Belfast Telegraph

Derby duel in the mud is a six-goal thriller

Portadown 3 - Glenavon 3

By Victor Gordon

Local derbies don't come any more competitive than this thriller in the mud. Three times, the determined Ports went ahead, and each time the never-say-die Glenavon levelled.

The final twist was in the dying minutes when a draw was ensured by an Eoin Bradley penalty - which led to the dismissal of Ports keeper David Miskelly.

Perhaps Miskelly felt hard done by when referee Ross Dunlop flashed the red card, for the slimy conditions gave him no chance of applying the brakes as he dived in at Bradley's feet. But the letter of the law was applied.

Bradley wasn't arguing, though. "The penalty decision was right - and it was right and proper that we should get at least a point from this one," he said. "We showed great character coming back three time, and I thought we were the better side."

But Ports' striker Darren Murray, who bagged his team's opener, couldn't have disagreed more. "It feels like a defeat," he insisted. "We were by far the better side in the first-half, and while they came at us after the interval, I still think we deserved to win."

Murray's goal came just on the half-hour and was the signal for one of the games of the season, a real thundering duel in the mud, and full marks to the effort and commitment of both sides. Murray ran onto a Mackle cross and forced it home at the far post, despite a great effort by Rhys Marshall to cut it out.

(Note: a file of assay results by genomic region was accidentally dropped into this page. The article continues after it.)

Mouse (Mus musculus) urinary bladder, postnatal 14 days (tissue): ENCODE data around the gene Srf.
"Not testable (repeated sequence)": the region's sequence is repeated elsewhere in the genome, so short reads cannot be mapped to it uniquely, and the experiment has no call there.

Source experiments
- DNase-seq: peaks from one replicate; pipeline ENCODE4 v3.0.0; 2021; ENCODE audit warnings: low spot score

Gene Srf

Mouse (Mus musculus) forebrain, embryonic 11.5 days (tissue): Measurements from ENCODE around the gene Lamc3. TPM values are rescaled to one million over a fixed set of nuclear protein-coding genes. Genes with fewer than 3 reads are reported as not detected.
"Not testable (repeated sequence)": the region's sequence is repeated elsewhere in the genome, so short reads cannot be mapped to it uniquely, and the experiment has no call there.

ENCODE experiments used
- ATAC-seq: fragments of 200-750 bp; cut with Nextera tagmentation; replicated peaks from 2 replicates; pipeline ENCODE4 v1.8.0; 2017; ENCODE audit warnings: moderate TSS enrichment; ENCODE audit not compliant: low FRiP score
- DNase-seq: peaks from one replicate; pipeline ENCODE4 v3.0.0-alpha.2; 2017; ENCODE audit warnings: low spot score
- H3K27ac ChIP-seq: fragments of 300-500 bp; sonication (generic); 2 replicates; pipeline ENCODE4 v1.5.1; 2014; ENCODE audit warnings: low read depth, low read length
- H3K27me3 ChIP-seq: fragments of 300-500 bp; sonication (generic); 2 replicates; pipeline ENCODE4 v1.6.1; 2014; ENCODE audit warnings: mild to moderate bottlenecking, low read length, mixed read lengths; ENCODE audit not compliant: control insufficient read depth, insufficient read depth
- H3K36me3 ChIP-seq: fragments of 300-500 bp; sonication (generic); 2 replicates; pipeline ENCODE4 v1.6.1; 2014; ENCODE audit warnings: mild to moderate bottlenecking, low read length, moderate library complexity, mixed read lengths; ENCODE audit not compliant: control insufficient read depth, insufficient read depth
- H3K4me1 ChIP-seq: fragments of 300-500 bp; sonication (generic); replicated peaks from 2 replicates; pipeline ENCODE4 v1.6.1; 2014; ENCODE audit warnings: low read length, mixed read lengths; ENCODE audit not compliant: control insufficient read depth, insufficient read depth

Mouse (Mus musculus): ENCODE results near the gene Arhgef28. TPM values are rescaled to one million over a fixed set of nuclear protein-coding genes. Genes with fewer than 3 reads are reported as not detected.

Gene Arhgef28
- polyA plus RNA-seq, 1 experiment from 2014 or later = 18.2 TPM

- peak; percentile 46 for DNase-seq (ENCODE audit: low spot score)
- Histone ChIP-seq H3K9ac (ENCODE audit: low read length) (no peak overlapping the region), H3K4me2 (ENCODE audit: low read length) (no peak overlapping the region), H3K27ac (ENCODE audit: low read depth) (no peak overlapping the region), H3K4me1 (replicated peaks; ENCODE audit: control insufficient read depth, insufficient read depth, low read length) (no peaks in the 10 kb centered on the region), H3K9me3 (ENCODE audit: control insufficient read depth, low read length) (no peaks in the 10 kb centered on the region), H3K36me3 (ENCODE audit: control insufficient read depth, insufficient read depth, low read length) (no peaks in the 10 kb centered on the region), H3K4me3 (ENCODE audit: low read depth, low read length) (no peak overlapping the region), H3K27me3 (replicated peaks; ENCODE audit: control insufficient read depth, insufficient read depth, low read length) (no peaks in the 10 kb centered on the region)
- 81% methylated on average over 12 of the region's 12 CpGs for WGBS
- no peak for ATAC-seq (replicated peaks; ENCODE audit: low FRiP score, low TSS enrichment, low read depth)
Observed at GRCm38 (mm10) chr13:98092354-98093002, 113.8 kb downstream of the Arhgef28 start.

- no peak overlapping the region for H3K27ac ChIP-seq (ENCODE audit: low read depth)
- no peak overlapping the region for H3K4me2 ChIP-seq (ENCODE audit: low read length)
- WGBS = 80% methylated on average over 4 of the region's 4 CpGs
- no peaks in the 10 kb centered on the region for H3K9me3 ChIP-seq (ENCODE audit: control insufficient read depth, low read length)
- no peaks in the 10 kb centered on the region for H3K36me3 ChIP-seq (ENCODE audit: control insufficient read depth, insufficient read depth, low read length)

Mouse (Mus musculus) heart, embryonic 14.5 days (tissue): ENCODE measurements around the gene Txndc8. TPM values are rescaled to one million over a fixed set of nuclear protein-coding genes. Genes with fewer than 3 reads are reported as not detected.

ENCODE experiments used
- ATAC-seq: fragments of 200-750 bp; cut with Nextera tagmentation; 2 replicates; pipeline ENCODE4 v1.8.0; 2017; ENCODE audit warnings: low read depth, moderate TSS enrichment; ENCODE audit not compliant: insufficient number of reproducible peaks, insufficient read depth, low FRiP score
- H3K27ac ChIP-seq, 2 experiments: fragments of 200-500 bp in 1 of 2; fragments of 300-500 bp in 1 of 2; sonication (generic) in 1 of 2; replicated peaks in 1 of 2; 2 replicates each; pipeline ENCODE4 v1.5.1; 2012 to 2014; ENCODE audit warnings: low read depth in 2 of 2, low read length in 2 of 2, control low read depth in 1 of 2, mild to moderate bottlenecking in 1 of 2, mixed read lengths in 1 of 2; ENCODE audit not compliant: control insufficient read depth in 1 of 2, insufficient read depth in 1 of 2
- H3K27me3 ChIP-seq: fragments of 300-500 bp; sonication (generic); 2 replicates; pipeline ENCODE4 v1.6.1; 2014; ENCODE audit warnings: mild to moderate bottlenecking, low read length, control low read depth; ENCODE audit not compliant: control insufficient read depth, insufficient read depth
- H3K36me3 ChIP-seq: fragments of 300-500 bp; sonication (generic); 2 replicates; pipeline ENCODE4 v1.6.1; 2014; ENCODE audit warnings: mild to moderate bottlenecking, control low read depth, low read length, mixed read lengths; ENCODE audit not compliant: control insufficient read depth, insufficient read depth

Bradley hit the first of the three equalisers when he slammed home a Kevin Braniff pass to which Miskelly got a hand.

The Ports made it 2-1 seconds before the break, and Glenavon keeper James McGrath must take much of the blame. He failed to get to a Chris Casement cross, and Man of the Match Mark McAllister stabbed it home at the far post.

On the re-start, Glenavon went into overdrive and pounded the Ports' backline, drawing a couple of stunning saves from Miskelly and brave last-ditch clearances. But a poor clearance saw the ball fall to Ciaran Caldwell, and he side-footed home superbly from 15 yards with his left foot.

Then, the pendulum swung back towards the Reds, and - with 11 minutes on the clock - McAllister rounded off a great four-man move, started off by Tim Mouncey, when he cracked home after McGrath beat out a Sean Mackle effort.

That looked like the winner, but then came that added-time penalty drama.

Ports manager Ronnie McFall insisted his side were the better of the two, and commented: "We deserved three points, but that's the way it goes. We've had an unfortunate run of just one point from nine. But we'll re-group. We're still well in the hunt."

Belfast Telegraph


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